Control Methods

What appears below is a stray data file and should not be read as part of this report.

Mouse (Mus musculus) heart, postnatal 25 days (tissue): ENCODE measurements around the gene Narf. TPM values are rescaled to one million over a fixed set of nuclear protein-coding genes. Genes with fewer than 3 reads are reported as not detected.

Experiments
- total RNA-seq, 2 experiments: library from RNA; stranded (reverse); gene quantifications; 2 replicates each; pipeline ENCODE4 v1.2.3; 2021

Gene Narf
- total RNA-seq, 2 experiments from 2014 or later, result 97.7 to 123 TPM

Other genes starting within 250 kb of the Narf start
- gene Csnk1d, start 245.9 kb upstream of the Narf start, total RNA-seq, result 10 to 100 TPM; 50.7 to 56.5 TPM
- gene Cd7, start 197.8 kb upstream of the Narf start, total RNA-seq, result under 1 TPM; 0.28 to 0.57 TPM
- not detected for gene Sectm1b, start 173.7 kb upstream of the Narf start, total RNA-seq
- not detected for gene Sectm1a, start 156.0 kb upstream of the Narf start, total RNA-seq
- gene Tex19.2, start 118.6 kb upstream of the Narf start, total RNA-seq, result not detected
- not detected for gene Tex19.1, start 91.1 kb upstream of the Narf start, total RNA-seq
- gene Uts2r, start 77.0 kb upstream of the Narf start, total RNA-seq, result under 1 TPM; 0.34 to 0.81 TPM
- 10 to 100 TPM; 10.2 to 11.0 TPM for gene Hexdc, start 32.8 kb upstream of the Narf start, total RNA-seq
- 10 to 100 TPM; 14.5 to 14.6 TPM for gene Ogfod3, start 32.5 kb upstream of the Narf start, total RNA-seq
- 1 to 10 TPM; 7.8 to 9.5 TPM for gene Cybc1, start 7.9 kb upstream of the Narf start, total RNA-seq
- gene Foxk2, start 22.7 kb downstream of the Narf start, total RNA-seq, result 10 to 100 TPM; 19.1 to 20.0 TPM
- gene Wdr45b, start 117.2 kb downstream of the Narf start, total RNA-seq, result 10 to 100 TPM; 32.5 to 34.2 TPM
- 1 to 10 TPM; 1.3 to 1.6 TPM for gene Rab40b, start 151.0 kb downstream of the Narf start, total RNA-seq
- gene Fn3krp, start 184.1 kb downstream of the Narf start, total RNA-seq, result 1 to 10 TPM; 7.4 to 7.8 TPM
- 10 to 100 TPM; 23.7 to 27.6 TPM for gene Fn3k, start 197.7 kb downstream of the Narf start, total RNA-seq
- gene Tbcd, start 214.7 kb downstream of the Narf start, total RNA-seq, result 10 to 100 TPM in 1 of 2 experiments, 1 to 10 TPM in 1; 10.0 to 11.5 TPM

Autonomous systems have the capability to independently (and successfully) perform complex tasks. Consumer and governmental demands for such systems are frequently forcing engineers to push many functions normally performed by humans into machines. s a functional architecture for an intelligent autonomous controller with an interface to the process involving sensing (e.g., via conventional sensing technology, vision, touch, smell, etc.), actuation (e.g., via hydraulics, robotics, motors, etc.), and an interface to humans (e.g., a driver, pilot, crew, etc.) and other systems. The “execution level” has low-level numeric signal processing and control algorithms (e.g., PID, optimal, adaptive, or intelligent control; parameter estimators, failure detection and identification (FDI) algorithms). The “coordination level” provides for tuning, scheduling, supervision, and redesign of the execution-level algorithms, crisis management, planning and learning capabilities for the coordination of execution-level tasks, and higher-level symbolic decision making for FDI and control algorithm management. The “management level” provides for the supervision of lower-level functions and for managing the interface to the human(s) and other systems.